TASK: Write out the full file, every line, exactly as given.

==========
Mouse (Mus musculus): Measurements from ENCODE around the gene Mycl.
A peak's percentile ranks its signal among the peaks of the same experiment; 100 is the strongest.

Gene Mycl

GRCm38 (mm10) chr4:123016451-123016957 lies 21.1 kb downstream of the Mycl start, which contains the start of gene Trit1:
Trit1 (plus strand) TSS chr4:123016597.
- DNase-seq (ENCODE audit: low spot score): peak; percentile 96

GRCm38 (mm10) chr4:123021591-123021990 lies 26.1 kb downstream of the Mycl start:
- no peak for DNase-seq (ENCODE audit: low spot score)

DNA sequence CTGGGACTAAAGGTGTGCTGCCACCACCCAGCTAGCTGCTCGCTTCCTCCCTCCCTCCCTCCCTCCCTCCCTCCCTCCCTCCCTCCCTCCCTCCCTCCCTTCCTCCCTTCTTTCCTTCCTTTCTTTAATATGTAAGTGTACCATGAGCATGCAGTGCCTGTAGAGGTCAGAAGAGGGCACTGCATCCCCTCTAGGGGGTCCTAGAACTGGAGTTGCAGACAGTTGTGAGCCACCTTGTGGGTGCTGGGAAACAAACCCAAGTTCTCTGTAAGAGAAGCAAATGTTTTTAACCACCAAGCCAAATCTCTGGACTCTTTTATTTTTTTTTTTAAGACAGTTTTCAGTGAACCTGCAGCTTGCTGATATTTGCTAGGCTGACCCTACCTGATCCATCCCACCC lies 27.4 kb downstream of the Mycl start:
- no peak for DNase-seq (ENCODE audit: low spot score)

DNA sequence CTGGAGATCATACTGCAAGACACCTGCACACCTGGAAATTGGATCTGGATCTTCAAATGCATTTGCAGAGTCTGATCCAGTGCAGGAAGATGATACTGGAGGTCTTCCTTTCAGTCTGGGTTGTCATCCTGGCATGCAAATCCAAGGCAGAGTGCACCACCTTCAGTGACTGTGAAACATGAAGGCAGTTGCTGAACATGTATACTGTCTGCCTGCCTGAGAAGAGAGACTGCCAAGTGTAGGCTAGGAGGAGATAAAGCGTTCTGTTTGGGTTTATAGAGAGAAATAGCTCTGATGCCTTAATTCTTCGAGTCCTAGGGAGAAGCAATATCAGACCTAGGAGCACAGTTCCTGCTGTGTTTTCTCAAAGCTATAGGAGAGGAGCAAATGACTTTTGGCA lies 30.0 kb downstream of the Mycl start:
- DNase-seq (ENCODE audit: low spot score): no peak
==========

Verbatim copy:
Mouse (Mus musculus): Measurements from ENCODE around the gene Mycl.
A peak's percentile ranks its signal among the peaks of the same experiment; 100 is the strongest.

Gene Mycl

GRCm38 (mm10) chr4:123016451-123016957 lies 21.1 kb downstream of the Mycl start, which contains the start of gene Trit1:
Trit1 (plus strand) TSS chr4:123016597.
- DNase-seq (ENCODE audit: low spot score): peak; percentile 96

GRCm38 (mm10) chr4:123021591-123021990 lies 26.1 kb downstream of the Mycl start:
- no peak for DNase-seq (ENCODE audit: low spot score)

DNA sequence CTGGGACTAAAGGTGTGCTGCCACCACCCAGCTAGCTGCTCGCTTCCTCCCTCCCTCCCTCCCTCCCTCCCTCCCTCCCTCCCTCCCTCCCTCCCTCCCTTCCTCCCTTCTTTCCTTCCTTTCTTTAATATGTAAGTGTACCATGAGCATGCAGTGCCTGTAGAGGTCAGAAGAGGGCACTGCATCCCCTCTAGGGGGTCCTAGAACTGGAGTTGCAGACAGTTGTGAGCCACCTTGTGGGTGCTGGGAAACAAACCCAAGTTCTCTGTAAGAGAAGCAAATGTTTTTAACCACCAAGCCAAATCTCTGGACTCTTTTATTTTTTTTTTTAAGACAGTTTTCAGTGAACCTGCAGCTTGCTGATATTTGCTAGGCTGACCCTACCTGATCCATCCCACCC lies 27.4 kb downstream of the Mycl start:
- no peak for DNase-seq (ENCODE audit: low spot score)

DNA sequence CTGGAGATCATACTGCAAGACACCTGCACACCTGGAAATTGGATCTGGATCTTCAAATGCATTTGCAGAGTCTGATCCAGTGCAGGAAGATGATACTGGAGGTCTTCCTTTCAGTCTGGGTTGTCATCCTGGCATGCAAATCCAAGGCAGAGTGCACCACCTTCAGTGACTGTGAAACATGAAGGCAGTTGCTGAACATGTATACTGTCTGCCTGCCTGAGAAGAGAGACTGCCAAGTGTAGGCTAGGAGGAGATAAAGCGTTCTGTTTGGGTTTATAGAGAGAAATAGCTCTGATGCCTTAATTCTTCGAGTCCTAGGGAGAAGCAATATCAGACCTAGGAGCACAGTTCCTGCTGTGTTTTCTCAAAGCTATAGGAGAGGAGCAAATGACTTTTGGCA lies 30.0 kb downstream of the Mycl start:
- DNase-seq (ENCODE audit: low spot score): no peak